Bloggers Beware: Legal Tips When Joining the Blogosphere

Blogging seems as innocent as jotting down your daily musings in a diary. But with blogging, 1) you’re revealing those musings to the world, and 2) you’re inviting the world to muse along with you. Those important differences bring bloggers within the realm of…gulp…THE LAW. Whether you’re thinking of setting up shop in the blogosphere or you’re already the bloggingest of bloggers, you should heed the tips below:

Reviewing freebies: Cool — a book publisher says it will send you free books if you’ll be so kind as to review the books on your blog. Not cool, says the Federal Trade Commission. The FTC just implemented a policy that reviewing products you’ve received from the source as a freebie or for some other form of compensation without disclosure to the public is a no-no. The reason, of course: The FTC wants to make sure the consumer has access to valid and objective info, even on the ’net, and that your review isn’t influenced by the generosity of the source. (Who doesn’t love free stuff, after all?)

Third-party content: What fun is a blog with just your own words? Most bloggers spice up their posts with photos, links, songs, videos, and quotes from others. This is okay only if you have the right to use the content. The content is likely someone else’s copyrighted work, and your use of it may require a license. Your use also may be fair use, but that depends on a number of factors. (See my earlier post on fair use.)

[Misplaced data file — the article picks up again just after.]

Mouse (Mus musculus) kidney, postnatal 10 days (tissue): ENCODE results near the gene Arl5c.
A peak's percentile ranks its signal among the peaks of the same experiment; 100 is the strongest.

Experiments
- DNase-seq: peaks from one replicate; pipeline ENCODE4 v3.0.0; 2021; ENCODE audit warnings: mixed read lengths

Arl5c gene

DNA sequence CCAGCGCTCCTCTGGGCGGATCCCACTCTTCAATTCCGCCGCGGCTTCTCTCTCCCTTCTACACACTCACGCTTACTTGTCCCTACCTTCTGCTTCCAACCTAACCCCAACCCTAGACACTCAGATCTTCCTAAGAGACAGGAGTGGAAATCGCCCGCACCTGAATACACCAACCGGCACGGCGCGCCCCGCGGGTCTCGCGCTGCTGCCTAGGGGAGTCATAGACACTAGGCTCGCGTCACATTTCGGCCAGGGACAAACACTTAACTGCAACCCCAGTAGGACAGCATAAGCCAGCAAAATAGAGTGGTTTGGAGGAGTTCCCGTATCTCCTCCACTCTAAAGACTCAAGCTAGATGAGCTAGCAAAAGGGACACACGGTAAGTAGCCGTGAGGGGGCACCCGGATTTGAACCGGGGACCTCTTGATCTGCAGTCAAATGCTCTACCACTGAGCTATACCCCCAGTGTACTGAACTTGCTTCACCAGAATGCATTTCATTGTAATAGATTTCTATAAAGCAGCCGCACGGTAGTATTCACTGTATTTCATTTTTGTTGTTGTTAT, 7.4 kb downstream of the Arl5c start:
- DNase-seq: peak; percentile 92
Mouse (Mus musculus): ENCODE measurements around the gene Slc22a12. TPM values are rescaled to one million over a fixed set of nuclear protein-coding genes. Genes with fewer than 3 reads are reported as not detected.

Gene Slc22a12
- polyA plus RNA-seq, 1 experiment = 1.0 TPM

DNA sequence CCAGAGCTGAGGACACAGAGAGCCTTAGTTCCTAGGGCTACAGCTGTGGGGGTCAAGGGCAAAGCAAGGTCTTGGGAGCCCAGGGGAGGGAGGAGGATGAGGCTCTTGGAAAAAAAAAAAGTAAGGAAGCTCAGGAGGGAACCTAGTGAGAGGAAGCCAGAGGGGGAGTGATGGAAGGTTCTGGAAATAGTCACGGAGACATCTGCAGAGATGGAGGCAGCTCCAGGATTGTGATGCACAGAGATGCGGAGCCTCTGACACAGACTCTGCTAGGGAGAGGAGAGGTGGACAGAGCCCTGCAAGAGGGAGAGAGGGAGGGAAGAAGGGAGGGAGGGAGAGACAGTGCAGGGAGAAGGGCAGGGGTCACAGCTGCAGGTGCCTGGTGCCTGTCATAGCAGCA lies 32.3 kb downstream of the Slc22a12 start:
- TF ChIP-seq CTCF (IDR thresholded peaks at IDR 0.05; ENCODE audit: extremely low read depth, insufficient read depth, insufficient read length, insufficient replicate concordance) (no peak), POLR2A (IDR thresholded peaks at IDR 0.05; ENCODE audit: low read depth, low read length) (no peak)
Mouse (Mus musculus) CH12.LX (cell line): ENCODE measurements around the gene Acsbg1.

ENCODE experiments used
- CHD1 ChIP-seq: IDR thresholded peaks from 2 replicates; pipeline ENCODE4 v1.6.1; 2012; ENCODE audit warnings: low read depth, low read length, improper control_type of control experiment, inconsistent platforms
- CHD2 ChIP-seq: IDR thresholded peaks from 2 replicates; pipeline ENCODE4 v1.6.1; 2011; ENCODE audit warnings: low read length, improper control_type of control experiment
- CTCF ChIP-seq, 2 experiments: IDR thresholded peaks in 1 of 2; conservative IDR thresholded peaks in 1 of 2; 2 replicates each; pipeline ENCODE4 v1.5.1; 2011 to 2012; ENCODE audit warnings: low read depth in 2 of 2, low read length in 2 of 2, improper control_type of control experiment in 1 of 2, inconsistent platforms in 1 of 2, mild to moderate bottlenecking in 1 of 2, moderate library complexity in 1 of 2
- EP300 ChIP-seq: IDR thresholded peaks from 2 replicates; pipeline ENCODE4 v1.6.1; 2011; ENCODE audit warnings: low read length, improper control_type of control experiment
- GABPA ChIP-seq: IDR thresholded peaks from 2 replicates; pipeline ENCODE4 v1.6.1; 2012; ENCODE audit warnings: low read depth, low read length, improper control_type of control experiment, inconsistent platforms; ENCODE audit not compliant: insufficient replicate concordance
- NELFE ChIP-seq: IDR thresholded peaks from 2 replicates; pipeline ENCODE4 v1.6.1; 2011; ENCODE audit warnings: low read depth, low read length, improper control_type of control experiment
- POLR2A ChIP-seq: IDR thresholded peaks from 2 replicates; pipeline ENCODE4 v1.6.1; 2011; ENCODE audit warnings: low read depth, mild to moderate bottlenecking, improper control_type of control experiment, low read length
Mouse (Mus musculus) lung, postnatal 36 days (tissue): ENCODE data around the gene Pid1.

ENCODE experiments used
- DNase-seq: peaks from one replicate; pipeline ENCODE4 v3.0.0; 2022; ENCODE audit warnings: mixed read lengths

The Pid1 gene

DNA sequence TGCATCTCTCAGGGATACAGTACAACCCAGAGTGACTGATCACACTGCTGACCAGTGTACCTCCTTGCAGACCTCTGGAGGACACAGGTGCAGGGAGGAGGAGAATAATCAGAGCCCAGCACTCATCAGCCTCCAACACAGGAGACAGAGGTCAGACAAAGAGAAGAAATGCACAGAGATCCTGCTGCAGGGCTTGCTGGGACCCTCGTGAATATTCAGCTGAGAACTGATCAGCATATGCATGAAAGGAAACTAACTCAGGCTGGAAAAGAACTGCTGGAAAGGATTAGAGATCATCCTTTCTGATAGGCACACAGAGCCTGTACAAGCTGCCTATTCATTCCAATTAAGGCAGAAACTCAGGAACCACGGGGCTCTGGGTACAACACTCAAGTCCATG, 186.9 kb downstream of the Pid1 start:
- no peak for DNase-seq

Privacy and publicity: You should exercise special caution when posting photos of other people, because you don’t want to invade their privacy or violate their right of publicity. An example of an invasion of privacy: You take a photo of someone at a private party who’s carrying on in ways she might not if the world were watching, then post the photo on your blog for all the world to see. If the person had a legal expectation of privacy, you could be in hot water. Right of publicity, on the other hand, is the right every person has to use her name, image, or photo for commercial purposes. An example of a publicity don’t: You’re using your blog to advertise a new weight-loss product, and you use a person’s photo without her permission to show her weight loss from the product.

Policing comments: Comments from readers are part of the conversation and thus part of the fun. But they can also be 1) defamatory (publicizing a falsehood about someone else), 2) obscene, 3) an invasion of someone else’s privacy, or 4) infringing of someone else’s copyright. While certain laws may protect you as the blog host, you could be held responsible. How can you control comments without foreclosing them? You may not be able to do so 100%, but you should at least include terms of use stating what content is not tolerable and disclaiming responsibility for third-party content. And be sure to monitor your comments for offending material. You’re the blogmaster, so police with prudence.

Trademark: Blog titles can be trademarked, so be careful when choosing yours that you’re not using the same title as another blogger.